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First ever E-cigarette Summit 2017 leads to robust debate

When invited guests and political lobbyists from both sides of the vaping world entered the Georgetown Marriott outside of Washington DC on May 8 for the first-ever E-cigarette Summit 2017, many were not sure what to expect.  Would the conference be a rather polite and possibly slightly dull exchange of vaping studies and other ideas?  Or would the event be infested with overly zealous anti-vaping fanatics carrying picket signs and shouting obscenities at those who dared to enter?

The reality fell somewhere in between. 

Most decidedly, those in attendance fell into two, very distinct groups. They were either Vaping Skeptics or Vaping Enthusiasts.   Very few were on the fence regarding the whole Vape Debate. But the majority of conversations seemed to center around one primary issue. 

Is the e-cigarette industry trying to lure young children into the throws of tobacco addiction?  Or are vapers truly concerned with helping people of all ages to quit smoking?

E-cigarette Summit 2017:  Most physicians agree that vaping is healthier than smoking, but….

The conference consisted of several speeches given by highly regarded guest speakers representing both sides of the argument.  For example, the pro-vaping team was represented by such notable physicians as Dr. Kenneth Warner, Professor of Public Health at the University of Michigan.  The anti-vaping group had speakers like Dr. Samir Soneji from the Dartmouth Institute for Health Policy and Clinical Practice.

But regardless of whether the person at the podium was a medical professional, a political pundit, a university professor, an economist, or a member of the business community, they all seemed to agree on one basic principle.  Compared to smoking, vaping is far healthier by as much as 95 percent.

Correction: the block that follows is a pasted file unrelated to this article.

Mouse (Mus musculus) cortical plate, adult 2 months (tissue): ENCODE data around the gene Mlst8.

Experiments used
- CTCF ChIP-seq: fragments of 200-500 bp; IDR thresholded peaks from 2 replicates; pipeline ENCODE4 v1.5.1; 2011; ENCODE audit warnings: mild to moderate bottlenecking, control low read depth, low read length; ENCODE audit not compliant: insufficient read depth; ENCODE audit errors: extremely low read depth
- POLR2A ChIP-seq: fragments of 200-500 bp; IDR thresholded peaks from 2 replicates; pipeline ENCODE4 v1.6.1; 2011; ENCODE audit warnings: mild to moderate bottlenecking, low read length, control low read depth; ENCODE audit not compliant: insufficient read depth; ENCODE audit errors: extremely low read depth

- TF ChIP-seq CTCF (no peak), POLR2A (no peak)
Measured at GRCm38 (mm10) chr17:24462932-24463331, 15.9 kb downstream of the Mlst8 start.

Strangely, many of the more heated, individual heat discussions revolved around the perceived health benefits of vaping compared to more conventional nicotine replacement therapies, like “the patch” and nicotine gums and lozenges.  Should the average family doctor recommend vaping as a smoking cessation tool for their patients who smoke?  Or should they stick to the more “normal” options designed and marketed by Big Pharma?


Concerns over the widespread theory that vaping may eventually “normalize” smoking – especially among teenagers – was a common thread.  Apparently, many doctors at E-cigarette Summit 2017 were fearful of recommending vaping for this very reason, even though teen smoking rates are at historic lows.    Dr. Warner addressed these concerns head-on.   

“The decrease in (teen) cigarette smoking in recent years has been unprecedented. We have never seen declines so large.”
“I wondered early on whether vaping was essentially going to be a fad for kids…While we don’t know that yet, the fact that usage dropped last year and leveled out in the previous year suggests (otherwise).”

Meanwhile, anti-vaping advocates like Dr. Soneji countered Warner’s assertions by claiming that teen smoking rates would have probably plummeted to even greater depths had it not been for the rise in popularity of vaping.  He also mentioned several of those “vaping as a gateway” studies published by the CDC, the FDA, and other public health organizations. 

Of course, no political conference of any kind cannot take place without the topic of “money and taxes” coming into the picture.  Even during the E-cigarette Summit 2017, the vaping skeptics generally pushed for more federal regulation and higher taxes.  Meanwhile, the pro-vaping community spent much of their energies trying to convince the anti-vapers to curb their enthusiasm for FDA deeming regulations that threaten to wipe out the American vaping industry without first knowing all the facts.


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